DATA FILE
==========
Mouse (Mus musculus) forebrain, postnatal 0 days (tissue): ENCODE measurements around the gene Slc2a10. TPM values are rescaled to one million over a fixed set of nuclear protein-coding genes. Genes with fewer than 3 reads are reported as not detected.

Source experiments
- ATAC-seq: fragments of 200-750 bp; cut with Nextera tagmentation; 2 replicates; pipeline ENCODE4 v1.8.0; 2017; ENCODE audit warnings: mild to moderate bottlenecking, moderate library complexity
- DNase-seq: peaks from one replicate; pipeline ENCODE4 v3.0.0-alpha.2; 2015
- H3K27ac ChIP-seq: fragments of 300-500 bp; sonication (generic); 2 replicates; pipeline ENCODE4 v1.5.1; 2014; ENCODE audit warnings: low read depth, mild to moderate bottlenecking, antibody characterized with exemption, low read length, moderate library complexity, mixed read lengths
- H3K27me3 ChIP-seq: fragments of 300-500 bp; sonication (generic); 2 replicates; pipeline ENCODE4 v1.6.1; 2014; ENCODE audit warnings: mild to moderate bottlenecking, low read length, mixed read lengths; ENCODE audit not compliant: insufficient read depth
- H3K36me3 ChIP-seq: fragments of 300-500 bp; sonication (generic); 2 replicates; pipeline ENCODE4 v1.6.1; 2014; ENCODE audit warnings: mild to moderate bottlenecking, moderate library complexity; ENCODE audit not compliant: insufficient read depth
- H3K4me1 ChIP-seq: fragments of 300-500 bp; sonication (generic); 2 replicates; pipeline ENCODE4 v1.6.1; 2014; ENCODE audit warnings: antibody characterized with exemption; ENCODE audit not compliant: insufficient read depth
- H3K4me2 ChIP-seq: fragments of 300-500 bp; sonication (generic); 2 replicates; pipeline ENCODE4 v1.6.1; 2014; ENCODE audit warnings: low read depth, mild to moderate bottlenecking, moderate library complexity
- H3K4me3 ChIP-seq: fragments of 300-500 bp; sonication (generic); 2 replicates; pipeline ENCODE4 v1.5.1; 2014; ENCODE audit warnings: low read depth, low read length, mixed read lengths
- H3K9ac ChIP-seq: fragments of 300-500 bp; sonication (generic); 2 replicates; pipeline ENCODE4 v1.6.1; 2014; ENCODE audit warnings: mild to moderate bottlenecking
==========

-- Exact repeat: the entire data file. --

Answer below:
Mouse (Mus musculus) forebrain, postnatal 0 days (tissue): ENCODE measurements around the gene Slc2a10. TPM values are rescaled to one million over a fixed set of nuclear protein-coding genes. Genes with fewer than 3 reads are reported as not detected.

Source experiments
- ATAC-seq: fragments of 200-750 bp; cut with Nextera tagmentation; 2 replicates; pipeline ENCODE4 v1.8.0; 2017; ENCODE audit warnings: mild to moderate bottlenecking, moderate library complexity
- DNase-seq: peaks from one replicate; pipeline ENCODE4 v3.0.0-alpha.2; 2015
- H3K27ac ChIP-seq: fragments of 300-500 bp; sonication (generic); 2 replicates; pipeline ENCODE4 v1.5.1; 2014; ENCODE audit warnings: low read depth, mild to moderate bottlenecking, antibody characterized with exemption, low read length, moderate library complexity, mixed read lengths
- H3K27me3 ChIP-seq: fragments of 300-500 bp; sonication (generic); 2 replicates; pipeline ENCODE4 v1.6.1; 2014; ENCODE audit warnings: mild to moderate bottlenecking, low read length, mixed read lengths; ENCODE audit not compliant: insufficient read depth
- H3K36me3 ChIP-seq: fragments of 300-500 bp; sonication (generic); 2 replicates; pipeline ENCODE4 v1.6.1; 2014; ENCODE audit warnings: mild to moderate bottlenecking, moderate library complexity; ENCODE audit not compliant: insufficient read depth
- H3K4me1 ChIP-seq: fragments of 300-500 bp; sonication (generic); 2 replicates; pipeline ENCODE4 v1.6.1; 2014; ENCODE audit warnings: antibody characterized with exemption; ENCODE audit not compliant: insufficient read depth
- H3K4me2 ChIP-seq: fragments of 300-500 bp; sonication (generic); 2 replicates; pipeline ENCODE4 v1.6.1; 2014; ENCODE audit warnings: low read depth, mild to moderate bottlenecking, moderate library complexity
- H3K4me3 ChIP-seq: fragments of 300-500 bp; sonication (generic); 2 replicates; pipeline ENCODE4 v1.5.1; 2014; ENCODE audit warnings: low read depth, low read length, mixed read lengths
- H3K9ac ChIP-seq: fragments of 300-500 bp; sonication (generic); 2 replicates; pipeline ENCODE4 v1.6.1; 2014; ENCODE audit warnings: mild to moderate bottlenecking